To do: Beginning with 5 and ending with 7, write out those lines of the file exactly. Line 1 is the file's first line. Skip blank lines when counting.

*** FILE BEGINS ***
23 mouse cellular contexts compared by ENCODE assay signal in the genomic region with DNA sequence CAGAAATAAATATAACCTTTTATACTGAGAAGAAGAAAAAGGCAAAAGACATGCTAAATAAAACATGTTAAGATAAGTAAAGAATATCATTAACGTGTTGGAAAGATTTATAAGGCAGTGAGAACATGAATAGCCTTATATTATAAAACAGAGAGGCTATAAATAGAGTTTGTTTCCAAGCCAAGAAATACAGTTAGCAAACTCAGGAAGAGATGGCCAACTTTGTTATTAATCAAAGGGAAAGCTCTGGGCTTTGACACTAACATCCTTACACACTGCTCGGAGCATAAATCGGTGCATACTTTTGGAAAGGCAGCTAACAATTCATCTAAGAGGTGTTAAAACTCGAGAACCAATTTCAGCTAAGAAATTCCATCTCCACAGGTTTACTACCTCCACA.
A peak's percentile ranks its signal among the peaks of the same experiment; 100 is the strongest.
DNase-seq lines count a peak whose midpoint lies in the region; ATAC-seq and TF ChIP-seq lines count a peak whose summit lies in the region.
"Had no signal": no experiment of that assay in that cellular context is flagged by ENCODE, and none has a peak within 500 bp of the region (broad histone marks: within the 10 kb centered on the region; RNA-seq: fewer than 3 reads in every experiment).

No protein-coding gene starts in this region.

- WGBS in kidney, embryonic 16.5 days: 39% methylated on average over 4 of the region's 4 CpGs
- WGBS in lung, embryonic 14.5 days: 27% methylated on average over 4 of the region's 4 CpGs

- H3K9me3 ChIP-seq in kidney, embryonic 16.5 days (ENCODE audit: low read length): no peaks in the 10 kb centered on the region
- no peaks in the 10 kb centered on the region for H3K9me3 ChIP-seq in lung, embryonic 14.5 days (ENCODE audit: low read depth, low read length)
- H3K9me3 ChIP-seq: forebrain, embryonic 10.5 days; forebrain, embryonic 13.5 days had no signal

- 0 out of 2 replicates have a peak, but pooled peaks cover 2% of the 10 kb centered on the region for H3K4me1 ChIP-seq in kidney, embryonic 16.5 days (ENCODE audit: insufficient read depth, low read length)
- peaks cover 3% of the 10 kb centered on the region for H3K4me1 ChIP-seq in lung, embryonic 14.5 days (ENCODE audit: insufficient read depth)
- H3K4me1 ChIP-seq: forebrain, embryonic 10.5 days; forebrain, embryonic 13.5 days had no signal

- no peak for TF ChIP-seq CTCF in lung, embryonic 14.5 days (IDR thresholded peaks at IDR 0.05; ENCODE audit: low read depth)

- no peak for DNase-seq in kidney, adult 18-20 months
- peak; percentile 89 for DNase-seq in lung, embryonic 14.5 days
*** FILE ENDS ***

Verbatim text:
No protein-coding gene starts in this region.

- WGBS in kidney, embryonic 16.5 days: 39% methylated on average over 4 of the region's 4 CpGs
- WGBS in lung, embryonic 14.5 days: 27% methylated on average over 4 of the region's 4 CpGs